Medication-releasing contact lens could treat glaucoma

Contact lenses that release latanoprost are at least as effective as latanoprost drops in reducing intraocular pressure, study finds.

Retinal image of the eye of a woman with glaucoma

Eye drops to reduce intraocular pressure (IOP) are the first-line treatment for glaucoma, but they are associated with poor adherence because of difficulties with self-administration, as well as stinging and burning sensations. 

Researchers at Harvard Medical School in Boston, Massachusetts, developed a drug-eluting contact lens that can continuously release the prostaglandin analogue latanoprost. They tested it in four monkeys with induced glaucoma over one week. 

The team found that wearing the lenses significantly reduced IOP at multiple time points compared with baseline. Both doses tested were at least as effective as latanoprost 0.005% drops in reducing IOP, the researchers report in Ophthalmology (online, 29 August 2016)[1]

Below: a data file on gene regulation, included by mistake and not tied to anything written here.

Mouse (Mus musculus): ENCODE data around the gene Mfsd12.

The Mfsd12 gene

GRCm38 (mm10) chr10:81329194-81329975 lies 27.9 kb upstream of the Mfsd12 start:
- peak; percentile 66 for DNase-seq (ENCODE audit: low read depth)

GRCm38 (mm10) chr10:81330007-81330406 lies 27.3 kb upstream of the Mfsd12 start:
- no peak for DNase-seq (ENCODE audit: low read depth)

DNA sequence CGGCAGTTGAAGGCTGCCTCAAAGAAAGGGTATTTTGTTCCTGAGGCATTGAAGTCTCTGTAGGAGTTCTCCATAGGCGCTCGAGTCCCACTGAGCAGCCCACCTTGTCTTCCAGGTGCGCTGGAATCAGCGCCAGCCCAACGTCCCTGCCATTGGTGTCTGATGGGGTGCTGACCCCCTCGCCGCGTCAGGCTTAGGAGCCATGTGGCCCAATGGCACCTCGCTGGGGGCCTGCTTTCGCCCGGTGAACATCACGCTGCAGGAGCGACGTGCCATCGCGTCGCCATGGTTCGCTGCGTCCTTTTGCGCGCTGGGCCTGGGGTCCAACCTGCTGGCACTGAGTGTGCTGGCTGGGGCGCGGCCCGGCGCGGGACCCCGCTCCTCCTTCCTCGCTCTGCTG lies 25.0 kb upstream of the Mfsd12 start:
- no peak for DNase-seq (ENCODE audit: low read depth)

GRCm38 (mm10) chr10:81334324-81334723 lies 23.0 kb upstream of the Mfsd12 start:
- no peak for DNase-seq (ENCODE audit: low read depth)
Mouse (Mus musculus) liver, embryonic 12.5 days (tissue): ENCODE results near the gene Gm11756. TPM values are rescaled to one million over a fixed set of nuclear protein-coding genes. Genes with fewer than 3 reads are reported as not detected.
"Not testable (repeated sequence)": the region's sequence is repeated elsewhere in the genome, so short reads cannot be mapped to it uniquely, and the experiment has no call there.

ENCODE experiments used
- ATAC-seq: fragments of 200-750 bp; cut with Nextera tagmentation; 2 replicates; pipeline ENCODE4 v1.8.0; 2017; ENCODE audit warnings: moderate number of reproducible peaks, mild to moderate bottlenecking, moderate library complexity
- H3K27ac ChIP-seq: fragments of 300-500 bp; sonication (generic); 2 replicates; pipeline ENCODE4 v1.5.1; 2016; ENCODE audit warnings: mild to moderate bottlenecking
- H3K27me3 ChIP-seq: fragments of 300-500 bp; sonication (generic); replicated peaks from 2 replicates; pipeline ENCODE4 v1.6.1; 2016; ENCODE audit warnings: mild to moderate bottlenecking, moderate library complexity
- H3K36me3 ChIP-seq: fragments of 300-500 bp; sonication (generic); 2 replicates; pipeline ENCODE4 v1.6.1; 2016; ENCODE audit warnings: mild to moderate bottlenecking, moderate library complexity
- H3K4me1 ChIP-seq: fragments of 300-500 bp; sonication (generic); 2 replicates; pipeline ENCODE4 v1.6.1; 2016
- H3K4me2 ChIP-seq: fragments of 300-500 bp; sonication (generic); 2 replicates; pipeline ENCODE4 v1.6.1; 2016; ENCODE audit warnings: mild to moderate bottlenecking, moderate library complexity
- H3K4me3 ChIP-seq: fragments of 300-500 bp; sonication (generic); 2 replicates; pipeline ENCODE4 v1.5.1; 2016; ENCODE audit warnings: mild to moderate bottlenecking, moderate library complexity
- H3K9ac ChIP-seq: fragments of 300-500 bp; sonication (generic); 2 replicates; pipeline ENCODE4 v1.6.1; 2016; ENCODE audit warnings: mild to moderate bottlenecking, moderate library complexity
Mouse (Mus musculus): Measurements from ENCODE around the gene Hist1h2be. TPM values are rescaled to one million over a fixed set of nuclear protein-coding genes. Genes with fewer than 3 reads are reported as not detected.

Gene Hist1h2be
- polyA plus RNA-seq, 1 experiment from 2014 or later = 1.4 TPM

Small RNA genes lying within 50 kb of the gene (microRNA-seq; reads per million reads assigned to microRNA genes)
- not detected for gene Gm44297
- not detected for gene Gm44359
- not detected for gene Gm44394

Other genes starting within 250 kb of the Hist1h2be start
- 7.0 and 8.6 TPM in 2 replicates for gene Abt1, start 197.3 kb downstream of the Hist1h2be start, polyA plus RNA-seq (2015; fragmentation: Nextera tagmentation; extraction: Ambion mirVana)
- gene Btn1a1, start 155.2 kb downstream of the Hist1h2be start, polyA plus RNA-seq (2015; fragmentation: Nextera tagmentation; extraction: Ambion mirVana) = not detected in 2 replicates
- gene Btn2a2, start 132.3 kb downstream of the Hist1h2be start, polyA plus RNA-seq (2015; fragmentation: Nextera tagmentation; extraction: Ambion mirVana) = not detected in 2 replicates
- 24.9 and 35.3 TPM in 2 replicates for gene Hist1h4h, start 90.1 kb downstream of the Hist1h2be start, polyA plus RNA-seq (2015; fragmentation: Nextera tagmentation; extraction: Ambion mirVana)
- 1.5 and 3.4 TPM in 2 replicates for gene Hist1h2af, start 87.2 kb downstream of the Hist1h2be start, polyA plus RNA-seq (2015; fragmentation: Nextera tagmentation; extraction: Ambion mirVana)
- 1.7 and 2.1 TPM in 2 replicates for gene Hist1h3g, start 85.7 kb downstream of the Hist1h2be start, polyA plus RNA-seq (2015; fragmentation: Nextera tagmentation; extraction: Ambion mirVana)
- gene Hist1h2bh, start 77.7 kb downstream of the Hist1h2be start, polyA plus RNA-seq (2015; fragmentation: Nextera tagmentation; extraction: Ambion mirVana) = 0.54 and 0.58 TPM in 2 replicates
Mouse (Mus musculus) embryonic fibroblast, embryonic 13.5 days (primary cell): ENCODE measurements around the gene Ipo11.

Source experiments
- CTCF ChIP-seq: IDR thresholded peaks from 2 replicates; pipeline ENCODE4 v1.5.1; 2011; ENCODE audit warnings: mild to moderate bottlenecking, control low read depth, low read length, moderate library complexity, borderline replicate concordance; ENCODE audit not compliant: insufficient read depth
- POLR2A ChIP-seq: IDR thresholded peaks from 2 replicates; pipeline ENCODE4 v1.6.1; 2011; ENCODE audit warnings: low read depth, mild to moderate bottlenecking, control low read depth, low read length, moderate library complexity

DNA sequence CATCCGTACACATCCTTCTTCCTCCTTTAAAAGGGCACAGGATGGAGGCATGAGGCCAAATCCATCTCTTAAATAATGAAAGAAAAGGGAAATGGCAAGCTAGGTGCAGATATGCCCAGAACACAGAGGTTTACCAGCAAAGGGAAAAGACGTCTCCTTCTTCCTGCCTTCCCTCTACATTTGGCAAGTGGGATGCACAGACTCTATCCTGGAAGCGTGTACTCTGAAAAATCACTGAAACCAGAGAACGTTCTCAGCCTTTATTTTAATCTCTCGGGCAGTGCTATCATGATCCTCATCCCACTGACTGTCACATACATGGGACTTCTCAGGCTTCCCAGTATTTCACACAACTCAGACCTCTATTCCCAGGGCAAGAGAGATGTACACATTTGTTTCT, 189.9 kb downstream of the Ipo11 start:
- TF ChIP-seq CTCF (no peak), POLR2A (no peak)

The team say that more work will be needed to determine the optimal continual-release dosage but contact-lens delivery could become a new treatment option for glaucoma.


 [1] Ciolino JB, Ross AE, Tulsan R et al. Latanoprost-eluting contact lenses in glaucomatous monkeys. Ophthalmology 2016. doi: 10.1016/j.ophtha.2016.06.038

Last updated
Clinical Pharmacist, CP, October 2016, Vol 8, No 10;8(10):DOI:10.1211/PJ.2016.20201689

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